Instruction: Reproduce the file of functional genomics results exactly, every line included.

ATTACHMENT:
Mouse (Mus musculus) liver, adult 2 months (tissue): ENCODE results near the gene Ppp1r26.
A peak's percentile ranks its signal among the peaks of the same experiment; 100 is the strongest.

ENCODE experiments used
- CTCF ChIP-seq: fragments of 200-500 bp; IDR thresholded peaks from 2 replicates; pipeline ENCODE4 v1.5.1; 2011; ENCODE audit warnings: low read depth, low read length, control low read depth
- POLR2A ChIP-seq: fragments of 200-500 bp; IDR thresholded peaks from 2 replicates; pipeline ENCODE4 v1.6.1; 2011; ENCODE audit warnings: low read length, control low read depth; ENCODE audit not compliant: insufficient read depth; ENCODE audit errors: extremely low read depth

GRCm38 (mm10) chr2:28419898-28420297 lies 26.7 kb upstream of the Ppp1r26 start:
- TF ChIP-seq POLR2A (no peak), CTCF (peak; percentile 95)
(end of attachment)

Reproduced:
Mouse (Mus musculus) liver, adult 2 months (tissue): ENCODE results near the gene Ppp1r26.
A peak's percentile ranks its signal among the peaks of the same experiment; 100 is the strongest.

ENCODE experiments used
- CTCF ChIP-seq: fragments of 200-500 bp; IDR thresholded peaks from 2 replicates; pipeline ENCODE4 v1.5.1; 2011; ENCODE audit warnings: low read depth, low read length, control low read depth
- POLR2A ChIP-seq: fragments of 200-500 bp; IDR thresholded peaks from 2 replicates; pipeline ENCODE4 v1.6.1; 2011; ENCODE audit warnings: low read length, control low read depth; ENCODE audit not compliant: insufficient read depth; ENCODE audit errors: extremely low read depth

GRCm38 (mm10) chr2:28419898-28420297 lies 26.7 kb upstream of the Ppp1r26 start:
- TF ChIP-seq POLR2A (no peak), CTCF (peak; percentile 95)